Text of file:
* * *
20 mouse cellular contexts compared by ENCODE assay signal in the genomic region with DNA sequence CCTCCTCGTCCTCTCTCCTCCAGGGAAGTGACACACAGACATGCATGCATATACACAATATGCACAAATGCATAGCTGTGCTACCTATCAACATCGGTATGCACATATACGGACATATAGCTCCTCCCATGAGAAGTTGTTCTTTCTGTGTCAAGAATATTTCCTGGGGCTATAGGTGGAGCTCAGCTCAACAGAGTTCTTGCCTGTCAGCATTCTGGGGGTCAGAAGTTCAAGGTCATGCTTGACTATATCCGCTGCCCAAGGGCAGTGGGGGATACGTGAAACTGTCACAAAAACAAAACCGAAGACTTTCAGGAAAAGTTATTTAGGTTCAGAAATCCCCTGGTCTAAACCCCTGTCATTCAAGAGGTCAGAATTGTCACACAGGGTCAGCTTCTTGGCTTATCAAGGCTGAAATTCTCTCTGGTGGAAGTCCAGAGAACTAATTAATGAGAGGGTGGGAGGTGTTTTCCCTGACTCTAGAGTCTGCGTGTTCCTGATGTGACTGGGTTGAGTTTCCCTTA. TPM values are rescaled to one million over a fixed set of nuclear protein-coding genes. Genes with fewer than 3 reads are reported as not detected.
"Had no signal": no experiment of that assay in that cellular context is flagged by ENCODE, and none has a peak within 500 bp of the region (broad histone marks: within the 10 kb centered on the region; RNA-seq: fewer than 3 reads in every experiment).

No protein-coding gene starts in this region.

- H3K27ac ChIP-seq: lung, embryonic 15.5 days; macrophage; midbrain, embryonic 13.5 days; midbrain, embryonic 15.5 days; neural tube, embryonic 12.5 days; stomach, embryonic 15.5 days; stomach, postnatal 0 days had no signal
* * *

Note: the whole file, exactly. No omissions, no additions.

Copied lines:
20 mouse cellular contexts compared by ENCODE assay signal in the genomic region with DNA sequence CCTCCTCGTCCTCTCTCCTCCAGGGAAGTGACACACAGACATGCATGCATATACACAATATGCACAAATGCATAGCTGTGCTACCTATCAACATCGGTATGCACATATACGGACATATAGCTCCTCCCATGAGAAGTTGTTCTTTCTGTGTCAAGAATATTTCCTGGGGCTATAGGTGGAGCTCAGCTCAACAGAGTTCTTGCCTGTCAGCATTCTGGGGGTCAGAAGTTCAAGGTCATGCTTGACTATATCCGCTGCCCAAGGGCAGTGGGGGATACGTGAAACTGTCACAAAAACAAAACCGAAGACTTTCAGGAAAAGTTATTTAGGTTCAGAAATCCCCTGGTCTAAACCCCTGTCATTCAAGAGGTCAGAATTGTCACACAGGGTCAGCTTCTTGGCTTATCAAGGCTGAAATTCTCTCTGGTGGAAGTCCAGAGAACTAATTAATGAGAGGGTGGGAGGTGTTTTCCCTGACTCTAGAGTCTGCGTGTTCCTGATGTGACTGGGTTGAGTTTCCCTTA. TPM values are rescaled to one million over a fixed set of nuclear protein-coding genes. Genes with fewer than 3 reads are reported as not detected.
"Had no signal": no experiment of that assay in that cellular context is flagged by ENCODE, and none has a peak within 500 bp of the region (broad histone marks: within the 10 kb centered on the region; RNA-seq: fewer than 3 reads in every experiment).

No protein-coding gene starts in this region.

- H3K27ac ChIP-seq: lung, embryonic 15.5 days; macrophage; midbrain, embryonic 13.5 days; midbrain, embryonic 15.5 days; neural tube, embryonic 12.5 days; stomach, embryonic 15.5 days; stomach, postnatal 0 days had no signal